Page:Tolstoy - Tales from Tolstoi.djvu/158

From Wikisource
Jump to navigation Jump to search
This page has been validated.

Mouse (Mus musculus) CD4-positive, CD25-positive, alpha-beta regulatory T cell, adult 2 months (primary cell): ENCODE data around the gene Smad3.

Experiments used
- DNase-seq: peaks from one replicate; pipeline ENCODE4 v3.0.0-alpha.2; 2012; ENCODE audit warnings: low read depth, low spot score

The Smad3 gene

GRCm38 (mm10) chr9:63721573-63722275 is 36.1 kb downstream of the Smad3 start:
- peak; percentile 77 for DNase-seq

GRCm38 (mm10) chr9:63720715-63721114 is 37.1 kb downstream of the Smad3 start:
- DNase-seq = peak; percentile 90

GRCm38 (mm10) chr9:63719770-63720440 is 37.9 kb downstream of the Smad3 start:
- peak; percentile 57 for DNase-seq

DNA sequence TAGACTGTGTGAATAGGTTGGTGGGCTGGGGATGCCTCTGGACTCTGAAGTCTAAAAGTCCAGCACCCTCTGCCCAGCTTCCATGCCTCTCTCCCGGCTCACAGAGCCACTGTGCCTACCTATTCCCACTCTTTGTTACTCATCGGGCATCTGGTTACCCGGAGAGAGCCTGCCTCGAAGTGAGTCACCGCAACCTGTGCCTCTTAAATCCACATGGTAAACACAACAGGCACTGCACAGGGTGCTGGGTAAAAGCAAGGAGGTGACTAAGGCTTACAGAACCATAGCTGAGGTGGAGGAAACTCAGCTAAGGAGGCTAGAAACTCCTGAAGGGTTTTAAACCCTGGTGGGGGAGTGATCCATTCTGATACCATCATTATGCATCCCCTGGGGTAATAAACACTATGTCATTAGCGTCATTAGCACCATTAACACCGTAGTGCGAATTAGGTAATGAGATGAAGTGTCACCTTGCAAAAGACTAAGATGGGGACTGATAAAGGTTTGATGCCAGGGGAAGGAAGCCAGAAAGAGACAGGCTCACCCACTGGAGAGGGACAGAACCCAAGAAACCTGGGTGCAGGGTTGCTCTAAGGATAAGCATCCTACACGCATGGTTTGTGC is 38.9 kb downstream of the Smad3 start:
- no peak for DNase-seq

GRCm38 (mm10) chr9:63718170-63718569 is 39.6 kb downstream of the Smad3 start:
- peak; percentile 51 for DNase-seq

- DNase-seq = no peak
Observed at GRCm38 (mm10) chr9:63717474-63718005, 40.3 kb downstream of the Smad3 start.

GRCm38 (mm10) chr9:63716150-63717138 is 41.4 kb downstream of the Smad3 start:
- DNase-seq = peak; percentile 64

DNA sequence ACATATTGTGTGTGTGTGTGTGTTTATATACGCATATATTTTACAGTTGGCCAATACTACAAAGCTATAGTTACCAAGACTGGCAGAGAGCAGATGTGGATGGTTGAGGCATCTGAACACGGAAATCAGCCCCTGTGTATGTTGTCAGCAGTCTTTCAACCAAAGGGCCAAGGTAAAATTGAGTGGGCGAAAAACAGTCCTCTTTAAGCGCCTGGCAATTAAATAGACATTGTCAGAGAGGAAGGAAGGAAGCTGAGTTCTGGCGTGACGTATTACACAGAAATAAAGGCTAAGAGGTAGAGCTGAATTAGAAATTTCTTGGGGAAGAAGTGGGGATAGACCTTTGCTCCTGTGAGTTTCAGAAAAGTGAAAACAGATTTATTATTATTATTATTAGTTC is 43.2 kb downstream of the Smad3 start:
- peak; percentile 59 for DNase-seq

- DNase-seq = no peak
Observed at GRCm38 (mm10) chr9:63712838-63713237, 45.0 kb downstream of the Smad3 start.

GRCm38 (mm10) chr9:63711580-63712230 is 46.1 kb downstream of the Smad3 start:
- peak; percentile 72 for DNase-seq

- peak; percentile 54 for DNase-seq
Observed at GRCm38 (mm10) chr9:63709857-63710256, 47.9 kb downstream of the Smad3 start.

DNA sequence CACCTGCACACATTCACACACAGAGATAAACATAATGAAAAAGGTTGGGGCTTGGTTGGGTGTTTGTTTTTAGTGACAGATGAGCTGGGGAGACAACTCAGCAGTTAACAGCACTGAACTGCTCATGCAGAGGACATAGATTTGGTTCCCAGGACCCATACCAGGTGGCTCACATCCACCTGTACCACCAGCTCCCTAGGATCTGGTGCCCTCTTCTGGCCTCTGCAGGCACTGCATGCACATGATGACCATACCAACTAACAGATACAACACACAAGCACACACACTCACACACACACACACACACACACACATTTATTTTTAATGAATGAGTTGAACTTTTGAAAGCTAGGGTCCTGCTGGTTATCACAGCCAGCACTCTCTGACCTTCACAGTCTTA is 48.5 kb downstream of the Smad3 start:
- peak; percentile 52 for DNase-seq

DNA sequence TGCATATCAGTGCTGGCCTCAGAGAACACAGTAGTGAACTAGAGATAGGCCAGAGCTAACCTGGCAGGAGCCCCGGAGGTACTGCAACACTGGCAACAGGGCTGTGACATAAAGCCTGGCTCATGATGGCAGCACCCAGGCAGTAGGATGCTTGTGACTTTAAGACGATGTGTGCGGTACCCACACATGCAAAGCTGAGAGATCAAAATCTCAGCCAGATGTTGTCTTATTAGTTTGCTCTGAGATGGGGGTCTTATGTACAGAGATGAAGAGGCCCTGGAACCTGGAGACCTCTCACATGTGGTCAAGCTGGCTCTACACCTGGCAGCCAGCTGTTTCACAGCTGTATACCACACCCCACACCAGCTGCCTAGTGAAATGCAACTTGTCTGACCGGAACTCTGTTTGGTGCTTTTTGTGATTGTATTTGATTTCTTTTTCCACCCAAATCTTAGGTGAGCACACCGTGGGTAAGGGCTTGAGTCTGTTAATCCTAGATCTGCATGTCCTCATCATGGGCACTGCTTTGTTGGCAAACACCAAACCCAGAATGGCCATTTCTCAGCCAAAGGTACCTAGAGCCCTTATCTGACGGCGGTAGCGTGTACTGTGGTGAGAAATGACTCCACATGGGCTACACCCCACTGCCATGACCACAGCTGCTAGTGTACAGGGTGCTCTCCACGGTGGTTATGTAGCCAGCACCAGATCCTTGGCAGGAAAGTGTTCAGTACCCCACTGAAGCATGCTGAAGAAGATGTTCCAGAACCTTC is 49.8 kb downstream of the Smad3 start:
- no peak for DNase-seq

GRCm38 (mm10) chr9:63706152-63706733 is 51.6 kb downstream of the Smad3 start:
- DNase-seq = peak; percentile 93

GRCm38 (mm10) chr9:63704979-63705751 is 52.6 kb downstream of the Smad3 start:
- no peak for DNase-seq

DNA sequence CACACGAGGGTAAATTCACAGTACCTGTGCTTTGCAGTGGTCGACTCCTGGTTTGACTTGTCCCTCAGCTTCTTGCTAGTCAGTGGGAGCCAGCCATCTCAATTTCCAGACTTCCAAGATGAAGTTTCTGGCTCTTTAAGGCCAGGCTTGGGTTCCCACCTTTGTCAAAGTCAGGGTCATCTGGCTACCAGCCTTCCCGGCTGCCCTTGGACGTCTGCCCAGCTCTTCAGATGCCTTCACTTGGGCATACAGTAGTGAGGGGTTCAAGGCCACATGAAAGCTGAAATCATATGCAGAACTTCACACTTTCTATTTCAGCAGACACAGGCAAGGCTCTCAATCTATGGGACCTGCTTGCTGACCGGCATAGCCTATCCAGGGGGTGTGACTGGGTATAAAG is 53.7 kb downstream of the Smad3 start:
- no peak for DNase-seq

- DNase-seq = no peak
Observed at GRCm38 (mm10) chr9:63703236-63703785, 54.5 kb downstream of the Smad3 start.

In a certain city dwelt Martin Avdyeeich, the cobbler. He lived in a cellar, a wretched little hole with a single window. The window looked up towards the street, and through it Martin could just see the passers-by. It is true that he could see little more than their boots, but Martin Avdyeeich could read a man's character by his boots, so he needed no more. Martin Avdyeeich had lived long in that one place, and had many acquaintances. Few indeed were the boots in that neighbourhood which had not passed through his hands at some time or other. On some he would fasten new soles, to others he would give side-pieces, others again he would stitch all round, and even give them new uppers if need be. And often he saw his own handiwork through the window. There was always lots of work for him, for Avdyeeich's hand was cunning and his leather good; nor did he overcharge, and always kept his word. He always engaged to do a job by a fixed time if he could; but if he could not he said so at once, and deceived no man. So everyone knew Avdyeeich, and he had no lack of work. Avdyeeich had always been a pretty good man, but as he grew old he began to